Update : Jeremy noted  rightly that Zlio is not a cash-back, true in the sense that clients do not receive discounts because they went through a Zlio store, but there is still cash flowing from the retailer to Zlio. This cash is either in Zlio’s pockets or in the Zlio user’s (the one that sets up the store).

The question remains to me : “is this cash-back model viable from the merchant point of view ?” At what point is the retailer fed up with paying commission fees and stops using this kind of sales’ channel ?


ZlioAfter discussing the issue with some people this morning, I left this comment on GigaOm blog : there was a note about new apps in France and notably Zlio.

Interesting numbers are displayed about it : around 100 K shops have been opened since the launch of the service (+1 yesterday by me, to test the service which is quite efficient to sell things). Revenues : 700 K$ per month to the affiliates and 80 K$ (round 10,2% commission rate) to the Zlio and its subscribers.

We also learn that Zlio has raised round 4 M$ in from Luxembourg-based Mangrove Capital Partners (venture capital with a punch”)

Questions remained :

  • how many shops remain active ? (let’s say a login in the last 3 months) ’cause 7$ a month per shop is not that much (in fact : 7,8 $)
  • Apart from the buzz, what is the difference with traditional cash-back stories (CashStore.fr for instance) ? (answered by Jeremy : the cash does not go to the buyer, rather to the sellerS (Zlio and Zlio’s user who set up the store)

The basic principle : “I, Zlio, bring you sales and you give me a rebate, which I can share with my users to make them use my service (and some Google Ads on the way).”

The success point : Zlio enables leaders of opinion (I would say mainly bloggers but not only if you look at the number of accounts) to monetize their influence and knowledge by becoming salesmen. Zlio opens the catalogue and the users choose the product, do the windowshop dressing and tout their products.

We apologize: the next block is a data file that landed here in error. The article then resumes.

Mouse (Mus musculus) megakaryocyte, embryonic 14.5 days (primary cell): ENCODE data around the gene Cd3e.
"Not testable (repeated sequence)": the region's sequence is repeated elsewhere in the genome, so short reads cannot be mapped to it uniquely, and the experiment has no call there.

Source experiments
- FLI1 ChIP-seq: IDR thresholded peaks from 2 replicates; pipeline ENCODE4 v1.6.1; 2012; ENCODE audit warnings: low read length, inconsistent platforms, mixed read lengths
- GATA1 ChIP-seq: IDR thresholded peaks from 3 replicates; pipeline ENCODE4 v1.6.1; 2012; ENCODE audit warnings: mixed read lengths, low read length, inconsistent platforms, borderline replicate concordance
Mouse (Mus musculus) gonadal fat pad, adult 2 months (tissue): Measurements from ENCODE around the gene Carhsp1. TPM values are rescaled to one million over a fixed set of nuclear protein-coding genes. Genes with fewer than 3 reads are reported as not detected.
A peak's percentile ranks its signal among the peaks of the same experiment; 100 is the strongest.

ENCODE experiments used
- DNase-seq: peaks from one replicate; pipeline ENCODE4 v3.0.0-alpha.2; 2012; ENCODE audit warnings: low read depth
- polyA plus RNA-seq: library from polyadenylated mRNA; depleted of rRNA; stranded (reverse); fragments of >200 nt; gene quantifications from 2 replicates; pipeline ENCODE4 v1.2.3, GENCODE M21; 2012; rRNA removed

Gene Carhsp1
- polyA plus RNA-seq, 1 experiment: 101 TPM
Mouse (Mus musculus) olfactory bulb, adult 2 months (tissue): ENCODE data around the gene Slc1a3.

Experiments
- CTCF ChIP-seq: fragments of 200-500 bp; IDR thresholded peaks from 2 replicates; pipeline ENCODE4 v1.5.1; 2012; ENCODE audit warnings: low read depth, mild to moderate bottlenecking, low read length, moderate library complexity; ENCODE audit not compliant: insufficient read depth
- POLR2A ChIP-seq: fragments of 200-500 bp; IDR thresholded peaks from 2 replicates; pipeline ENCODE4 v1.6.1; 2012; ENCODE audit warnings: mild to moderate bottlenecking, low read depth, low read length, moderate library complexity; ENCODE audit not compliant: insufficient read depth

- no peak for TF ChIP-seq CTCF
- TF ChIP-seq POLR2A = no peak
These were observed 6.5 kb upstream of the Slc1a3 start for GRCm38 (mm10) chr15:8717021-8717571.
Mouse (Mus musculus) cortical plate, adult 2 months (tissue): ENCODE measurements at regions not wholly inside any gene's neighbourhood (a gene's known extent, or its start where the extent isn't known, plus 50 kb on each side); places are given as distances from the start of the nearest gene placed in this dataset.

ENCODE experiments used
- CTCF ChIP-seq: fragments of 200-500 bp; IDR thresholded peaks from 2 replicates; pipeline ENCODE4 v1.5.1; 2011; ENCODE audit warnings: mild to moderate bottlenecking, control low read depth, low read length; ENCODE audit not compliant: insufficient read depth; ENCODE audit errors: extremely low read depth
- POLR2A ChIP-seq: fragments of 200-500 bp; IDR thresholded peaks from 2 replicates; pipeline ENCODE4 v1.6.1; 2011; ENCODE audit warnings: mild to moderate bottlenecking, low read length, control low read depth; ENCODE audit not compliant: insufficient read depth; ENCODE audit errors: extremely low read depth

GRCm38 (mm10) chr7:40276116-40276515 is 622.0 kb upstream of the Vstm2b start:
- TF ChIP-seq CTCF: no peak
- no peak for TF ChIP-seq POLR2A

The trick : is this cash-back model viable from the merchant point of view ? it is one thing to bring customers to a merchant in exchange for a commission shared with the customers (win-win situation, ever used an India Rickshaw and went to crafts workshop?). It is another to encourage the customer to go through your service every time he wants to purchase products from the merchant. At what point in time do you as merchant stop the cash-backer from charging you as a new customer every trustful patron ?

To my opinion, to be viable this requires a win-win-win situation, where the e-merchant stops paying the cashbacker for old customers : this means the e-merchant’s goal is to overturn at the end by various techniques the cash-backer. (Jeremy advocates the merchant is happy that way considering the volume brought by Zlio. Maybe, the merchant is arbitraging between buying Adwords or paying Zlio, it could make sense to see Zlio as a good alternative, considering the acquisition costs)

However from a customer point of view (to say some good), Zlio remains easy to use, and simple to implement. It is quite convenient when you have some kind of thematic discussions going on your blog or forum to recommand, using your knowledge or influence, a new product or a new service. Why not earn a bit of money if you do some marketing for others?

Follow up reading: the acquisition of Kaboodle by Hearst for an estimated 40 M$ via TechCrunch